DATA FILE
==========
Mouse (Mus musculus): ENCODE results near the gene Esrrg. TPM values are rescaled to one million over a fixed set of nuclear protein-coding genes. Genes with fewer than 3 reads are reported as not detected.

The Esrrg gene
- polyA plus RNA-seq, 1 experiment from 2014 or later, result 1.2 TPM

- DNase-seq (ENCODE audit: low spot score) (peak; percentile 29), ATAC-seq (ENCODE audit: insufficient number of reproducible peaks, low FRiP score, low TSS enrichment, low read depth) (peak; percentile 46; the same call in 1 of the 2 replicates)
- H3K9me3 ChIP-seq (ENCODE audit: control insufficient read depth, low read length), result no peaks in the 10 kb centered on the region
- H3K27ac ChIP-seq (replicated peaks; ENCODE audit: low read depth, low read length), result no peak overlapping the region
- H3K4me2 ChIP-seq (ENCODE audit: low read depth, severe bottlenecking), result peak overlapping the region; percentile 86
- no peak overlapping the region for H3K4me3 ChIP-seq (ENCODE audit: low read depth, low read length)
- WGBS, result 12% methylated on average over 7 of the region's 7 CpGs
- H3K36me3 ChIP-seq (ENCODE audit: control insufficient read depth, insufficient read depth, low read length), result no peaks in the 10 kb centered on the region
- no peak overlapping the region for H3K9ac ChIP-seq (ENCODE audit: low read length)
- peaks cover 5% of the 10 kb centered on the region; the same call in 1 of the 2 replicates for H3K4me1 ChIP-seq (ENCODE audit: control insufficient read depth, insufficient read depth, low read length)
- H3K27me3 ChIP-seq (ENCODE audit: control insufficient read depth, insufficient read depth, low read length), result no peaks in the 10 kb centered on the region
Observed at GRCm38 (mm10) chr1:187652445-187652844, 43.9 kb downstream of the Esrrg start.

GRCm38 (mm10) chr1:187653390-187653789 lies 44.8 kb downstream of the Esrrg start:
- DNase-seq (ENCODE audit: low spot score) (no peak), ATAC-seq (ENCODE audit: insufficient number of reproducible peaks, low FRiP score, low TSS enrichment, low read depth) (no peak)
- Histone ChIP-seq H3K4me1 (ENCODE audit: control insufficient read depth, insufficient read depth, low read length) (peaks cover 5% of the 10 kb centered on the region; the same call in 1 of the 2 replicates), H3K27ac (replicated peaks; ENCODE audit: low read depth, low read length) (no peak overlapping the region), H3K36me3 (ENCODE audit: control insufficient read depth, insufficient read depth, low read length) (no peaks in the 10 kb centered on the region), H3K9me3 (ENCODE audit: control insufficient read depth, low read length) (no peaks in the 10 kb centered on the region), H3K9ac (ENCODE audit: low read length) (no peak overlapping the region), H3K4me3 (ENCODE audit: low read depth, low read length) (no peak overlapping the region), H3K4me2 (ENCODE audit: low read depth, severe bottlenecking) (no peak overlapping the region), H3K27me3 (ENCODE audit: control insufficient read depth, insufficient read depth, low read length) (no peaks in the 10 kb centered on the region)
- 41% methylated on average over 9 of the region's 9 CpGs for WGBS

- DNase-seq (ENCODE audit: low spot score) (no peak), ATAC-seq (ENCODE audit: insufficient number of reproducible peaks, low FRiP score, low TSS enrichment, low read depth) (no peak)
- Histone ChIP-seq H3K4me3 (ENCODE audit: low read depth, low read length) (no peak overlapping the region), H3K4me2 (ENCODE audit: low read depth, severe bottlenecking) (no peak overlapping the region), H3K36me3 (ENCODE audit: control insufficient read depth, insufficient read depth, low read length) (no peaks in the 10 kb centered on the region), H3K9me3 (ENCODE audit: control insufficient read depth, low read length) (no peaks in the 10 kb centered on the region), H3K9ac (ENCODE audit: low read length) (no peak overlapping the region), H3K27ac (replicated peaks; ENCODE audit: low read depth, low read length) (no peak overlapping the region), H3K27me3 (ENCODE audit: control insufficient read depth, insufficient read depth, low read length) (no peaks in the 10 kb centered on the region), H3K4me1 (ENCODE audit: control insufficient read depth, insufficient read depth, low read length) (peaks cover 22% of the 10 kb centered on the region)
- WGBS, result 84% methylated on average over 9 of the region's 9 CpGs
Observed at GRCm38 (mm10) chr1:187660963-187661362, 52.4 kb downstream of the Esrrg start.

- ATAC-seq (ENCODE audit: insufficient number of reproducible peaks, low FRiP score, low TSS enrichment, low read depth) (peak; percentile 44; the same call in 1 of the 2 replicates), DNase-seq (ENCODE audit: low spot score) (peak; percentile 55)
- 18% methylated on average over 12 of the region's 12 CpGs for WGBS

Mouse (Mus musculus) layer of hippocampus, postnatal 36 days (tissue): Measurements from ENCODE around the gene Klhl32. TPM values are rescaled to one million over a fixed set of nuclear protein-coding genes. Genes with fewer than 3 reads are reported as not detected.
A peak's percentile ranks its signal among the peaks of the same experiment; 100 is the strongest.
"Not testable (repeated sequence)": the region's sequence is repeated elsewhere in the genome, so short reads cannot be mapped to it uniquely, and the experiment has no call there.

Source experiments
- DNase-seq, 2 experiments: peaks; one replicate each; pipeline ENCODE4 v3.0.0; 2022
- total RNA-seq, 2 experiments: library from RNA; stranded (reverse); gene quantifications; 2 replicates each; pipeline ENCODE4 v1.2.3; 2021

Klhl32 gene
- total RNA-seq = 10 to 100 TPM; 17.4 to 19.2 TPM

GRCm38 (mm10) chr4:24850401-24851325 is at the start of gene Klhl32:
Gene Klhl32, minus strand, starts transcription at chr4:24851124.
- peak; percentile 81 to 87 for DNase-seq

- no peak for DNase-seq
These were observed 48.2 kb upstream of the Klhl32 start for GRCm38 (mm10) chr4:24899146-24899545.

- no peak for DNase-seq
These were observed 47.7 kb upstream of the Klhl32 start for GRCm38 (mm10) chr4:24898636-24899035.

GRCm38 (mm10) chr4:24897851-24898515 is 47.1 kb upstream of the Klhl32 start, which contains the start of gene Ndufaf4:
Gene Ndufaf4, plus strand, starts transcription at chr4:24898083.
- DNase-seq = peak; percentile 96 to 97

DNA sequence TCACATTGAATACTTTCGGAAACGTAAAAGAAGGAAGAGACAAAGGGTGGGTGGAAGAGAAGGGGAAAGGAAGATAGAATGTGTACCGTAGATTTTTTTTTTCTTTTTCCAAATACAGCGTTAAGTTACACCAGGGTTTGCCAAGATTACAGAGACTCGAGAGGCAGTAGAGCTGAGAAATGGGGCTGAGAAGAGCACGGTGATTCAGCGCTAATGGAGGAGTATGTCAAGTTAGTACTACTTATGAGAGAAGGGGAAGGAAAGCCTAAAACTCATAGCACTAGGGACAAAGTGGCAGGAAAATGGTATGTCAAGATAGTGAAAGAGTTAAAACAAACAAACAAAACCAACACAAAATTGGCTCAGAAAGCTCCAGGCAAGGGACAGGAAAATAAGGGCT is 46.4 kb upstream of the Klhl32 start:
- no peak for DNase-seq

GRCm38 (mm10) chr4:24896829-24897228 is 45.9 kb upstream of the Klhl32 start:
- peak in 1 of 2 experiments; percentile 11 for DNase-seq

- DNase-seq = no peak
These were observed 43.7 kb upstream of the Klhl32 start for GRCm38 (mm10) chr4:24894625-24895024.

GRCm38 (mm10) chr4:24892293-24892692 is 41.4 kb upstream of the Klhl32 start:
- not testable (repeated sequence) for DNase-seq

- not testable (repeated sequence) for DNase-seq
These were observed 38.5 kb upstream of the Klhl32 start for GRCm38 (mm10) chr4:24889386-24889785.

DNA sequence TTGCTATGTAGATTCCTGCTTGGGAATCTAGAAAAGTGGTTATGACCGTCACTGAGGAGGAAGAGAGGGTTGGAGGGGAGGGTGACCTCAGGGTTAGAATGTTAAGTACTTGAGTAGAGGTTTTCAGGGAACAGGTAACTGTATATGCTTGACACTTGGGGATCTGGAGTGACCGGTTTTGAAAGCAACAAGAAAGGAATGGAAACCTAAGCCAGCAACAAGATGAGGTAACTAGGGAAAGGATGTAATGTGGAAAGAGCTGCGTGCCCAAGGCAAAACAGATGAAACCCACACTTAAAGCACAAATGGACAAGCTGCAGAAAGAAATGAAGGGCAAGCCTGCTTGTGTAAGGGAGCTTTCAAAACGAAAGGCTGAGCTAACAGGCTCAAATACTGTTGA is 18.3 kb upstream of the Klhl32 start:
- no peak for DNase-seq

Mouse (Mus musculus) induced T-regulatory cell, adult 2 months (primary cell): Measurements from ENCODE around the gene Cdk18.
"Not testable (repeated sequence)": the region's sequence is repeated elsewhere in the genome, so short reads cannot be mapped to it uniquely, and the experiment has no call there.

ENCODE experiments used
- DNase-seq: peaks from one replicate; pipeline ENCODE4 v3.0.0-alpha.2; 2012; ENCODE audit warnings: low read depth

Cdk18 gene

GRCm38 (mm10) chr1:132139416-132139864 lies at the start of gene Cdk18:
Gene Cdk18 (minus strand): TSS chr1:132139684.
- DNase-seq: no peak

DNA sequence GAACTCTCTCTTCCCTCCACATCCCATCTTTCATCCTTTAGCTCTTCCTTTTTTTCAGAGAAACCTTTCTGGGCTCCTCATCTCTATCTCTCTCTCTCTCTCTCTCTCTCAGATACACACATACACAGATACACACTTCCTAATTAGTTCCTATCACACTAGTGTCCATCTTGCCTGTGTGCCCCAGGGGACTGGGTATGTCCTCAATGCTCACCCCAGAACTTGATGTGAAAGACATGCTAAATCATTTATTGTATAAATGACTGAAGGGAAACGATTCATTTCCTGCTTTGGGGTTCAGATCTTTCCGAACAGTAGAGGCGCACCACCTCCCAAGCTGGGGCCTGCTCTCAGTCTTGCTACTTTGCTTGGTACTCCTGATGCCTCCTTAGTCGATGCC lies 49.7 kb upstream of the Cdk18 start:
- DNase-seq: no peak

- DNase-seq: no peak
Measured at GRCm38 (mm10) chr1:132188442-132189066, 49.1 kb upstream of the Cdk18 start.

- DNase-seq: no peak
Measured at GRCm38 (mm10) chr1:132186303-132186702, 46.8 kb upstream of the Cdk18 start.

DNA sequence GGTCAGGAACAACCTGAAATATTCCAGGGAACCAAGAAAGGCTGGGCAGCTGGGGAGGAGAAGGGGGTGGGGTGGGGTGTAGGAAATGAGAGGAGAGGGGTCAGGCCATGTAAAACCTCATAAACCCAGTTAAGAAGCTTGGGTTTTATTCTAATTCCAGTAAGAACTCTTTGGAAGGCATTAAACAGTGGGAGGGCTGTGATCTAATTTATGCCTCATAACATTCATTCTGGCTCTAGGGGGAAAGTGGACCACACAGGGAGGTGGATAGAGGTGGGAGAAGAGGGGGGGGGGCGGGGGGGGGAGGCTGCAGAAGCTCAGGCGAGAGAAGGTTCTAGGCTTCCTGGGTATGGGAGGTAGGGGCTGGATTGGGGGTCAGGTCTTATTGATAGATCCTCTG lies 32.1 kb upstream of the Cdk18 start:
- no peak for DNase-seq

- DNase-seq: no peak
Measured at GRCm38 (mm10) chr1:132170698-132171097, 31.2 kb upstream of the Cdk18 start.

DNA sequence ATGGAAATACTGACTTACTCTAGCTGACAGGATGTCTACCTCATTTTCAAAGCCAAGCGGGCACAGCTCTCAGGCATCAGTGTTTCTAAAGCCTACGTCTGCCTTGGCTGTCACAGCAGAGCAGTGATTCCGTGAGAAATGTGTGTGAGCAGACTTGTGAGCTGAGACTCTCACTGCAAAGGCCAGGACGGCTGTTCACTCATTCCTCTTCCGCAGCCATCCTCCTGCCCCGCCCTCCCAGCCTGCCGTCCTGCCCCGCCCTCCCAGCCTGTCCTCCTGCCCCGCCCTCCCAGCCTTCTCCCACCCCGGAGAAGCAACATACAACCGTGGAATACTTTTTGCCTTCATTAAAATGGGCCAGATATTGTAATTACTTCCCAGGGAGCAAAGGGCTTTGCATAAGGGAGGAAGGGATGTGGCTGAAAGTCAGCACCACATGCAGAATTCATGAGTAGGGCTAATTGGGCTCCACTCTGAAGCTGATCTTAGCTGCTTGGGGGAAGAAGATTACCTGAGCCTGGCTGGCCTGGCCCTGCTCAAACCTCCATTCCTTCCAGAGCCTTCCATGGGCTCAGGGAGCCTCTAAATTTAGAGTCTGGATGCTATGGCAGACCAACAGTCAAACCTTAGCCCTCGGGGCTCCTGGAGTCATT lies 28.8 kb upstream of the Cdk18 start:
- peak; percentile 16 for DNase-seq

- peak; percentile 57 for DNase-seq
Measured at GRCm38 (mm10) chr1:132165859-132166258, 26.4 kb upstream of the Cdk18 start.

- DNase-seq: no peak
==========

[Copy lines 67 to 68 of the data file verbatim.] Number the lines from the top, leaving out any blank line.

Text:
- DNase-seq: no peak
Measured at GRCm38 (mm10) chr1:132186303-132186702, 46.8 kb upstream of the Cdk18 start.